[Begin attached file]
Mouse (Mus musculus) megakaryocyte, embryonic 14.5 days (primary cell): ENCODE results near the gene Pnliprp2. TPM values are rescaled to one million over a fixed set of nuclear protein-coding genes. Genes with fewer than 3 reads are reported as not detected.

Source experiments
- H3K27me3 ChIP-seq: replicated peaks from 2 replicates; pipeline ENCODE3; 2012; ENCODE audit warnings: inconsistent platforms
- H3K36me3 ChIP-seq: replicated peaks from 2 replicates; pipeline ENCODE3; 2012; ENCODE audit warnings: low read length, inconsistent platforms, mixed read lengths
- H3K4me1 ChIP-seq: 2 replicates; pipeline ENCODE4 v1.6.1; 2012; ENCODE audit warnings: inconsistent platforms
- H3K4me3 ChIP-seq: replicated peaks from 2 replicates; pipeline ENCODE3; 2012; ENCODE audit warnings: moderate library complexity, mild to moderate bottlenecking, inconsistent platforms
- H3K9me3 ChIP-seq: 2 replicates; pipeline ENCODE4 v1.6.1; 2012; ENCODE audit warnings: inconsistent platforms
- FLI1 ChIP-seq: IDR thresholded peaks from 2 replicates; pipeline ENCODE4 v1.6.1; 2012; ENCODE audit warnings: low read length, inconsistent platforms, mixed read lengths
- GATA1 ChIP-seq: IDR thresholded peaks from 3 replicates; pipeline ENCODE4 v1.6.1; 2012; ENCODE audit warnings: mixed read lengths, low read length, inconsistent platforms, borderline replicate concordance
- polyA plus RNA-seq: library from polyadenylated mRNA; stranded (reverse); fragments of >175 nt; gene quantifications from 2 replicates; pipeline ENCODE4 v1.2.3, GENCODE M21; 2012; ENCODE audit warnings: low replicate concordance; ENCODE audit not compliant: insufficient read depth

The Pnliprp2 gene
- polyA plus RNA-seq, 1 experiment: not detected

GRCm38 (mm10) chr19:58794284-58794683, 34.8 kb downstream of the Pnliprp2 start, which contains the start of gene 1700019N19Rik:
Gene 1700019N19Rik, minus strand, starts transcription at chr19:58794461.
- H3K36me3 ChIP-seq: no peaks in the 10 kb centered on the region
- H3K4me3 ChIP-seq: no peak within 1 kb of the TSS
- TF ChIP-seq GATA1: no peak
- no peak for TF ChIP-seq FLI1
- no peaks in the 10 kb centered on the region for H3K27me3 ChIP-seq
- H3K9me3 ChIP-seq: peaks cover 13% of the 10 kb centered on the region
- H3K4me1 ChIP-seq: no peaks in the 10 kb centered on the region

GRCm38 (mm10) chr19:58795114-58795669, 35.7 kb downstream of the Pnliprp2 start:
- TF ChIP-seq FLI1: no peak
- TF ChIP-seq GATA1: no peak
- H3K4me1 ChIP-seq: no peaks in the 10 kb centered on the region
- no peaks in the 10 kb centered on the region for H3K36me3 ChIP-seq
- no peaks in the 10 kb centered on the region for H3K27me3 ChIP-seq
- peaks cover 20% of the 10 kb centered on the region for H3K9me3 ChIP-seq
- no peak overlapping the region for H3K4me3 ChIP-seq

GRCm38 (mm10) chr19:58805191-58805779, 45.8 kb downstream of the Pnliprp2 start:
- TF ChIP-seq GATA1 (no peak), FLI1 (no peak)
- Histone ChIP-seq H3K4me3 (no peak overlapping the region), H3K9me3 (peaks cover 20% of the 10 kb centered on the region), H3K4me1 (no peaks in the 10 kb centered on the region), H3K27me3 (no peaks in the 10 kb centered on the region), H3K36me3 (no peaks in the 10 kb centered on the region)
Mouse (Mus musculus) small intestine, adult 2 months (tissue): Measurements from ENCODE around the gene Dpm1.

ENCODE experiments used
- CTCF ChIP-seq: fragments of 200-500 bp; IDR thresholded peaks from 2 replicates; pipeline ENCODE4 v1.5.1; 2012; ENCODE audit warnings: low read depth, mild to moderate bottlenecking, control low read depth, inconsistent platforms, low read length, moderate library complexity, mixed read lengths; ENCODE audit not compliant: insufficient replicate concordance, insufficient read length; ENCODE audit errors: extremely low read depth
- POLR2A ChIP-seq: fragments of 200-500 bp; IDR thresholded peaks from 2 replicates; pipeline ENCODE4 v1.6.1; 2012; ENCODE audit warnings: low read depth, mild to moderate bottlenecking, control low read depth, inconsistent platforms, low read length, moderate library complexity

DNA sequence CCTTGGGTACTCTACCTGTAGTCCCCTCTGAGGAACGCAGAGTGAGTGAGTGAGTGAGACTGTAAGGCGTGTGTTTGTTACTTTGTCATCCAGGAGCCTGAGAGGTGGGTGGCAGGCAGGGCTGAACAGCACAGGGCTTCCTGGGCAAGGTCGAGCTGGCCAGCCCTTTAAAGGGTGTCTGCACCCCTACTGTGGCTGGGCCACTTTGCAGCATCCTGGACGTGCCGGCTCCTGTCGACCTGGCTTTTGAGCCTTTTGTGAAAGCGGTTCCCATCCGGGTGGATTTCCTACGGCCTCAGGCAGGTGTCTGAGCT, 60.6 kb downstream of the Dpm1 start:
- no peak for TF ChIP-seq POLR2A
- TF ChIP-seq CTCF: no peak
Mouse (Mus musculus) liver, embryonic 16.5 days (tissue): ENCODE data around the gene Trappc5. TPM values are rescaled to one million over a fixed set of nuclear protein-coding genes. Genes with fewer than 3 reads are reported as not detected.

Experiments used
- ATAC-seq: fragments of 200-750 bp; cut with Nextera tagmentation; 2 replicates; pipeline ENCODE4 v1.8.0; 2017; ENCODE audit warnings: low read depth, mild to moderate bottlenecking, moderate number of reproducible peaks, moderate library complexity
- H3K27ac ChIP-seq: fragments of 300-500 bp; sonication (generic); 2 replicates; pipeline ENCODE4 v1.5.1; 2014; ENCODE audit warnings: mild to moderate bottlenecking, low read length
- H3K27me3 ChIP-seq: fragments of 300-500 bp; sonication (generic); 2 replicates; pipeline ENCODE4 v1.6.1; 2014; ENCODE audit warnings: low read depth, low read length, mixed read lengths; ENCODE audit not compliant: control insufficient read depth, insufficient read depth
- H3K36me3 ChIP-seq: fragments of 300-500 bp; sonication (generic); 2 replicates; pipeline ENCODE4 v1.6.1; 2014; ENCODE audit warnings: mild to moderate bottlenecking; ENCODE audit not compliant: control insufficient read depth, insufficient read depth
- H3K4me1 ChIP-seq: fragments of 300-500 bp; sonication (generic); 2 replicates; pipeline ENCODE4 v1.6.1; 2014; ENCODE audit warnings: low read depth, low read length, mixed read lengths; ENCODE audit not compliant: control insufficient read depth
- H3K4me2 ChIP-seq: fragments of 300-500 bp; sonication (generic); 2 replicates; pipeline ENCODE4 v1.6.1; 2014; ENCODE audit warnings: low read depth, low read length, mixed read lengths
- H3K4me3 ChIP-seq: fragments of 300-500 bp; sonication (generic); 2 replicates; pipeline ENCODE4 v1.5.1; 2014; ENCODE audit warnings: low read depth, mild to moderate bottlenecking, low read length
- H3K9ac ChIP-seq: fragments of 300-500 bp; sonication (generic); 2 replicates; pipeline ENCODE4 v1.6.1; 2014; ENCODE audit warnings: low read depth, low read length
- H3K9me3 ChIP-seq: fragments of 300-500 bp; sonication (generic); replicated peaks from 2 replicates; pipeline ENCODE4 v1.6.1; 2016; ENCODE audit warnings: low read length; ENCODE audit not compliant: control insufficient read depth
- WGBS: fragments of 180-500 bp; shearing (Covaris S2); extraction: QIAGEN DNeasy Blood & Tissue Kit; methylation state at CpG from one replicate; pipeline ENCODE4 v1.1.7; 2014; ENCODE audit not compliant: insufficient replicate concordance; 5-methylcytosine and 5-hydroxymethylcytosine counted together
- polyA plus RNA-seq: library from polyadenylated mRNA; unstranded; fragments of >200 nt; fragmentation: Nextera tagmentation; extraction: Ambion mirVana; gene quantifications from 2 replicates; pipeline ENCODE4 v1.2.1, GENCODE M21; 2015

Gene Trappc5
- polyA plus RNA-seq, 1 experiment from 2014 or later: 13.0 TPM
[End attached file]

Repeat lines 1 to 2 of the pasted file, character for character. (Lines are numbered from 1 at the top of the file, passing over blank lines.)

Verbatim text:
Mouse (Mus musculus) megakaryocyte, embryonic 14.5 days (primary cell): ENCODE results near the gene Pnliprp2. TPM values are rescaled to one million over a fixed set of nuclear protein-coding genes. Genes with fewer than 3 reads are reported as not detected.

Source experiments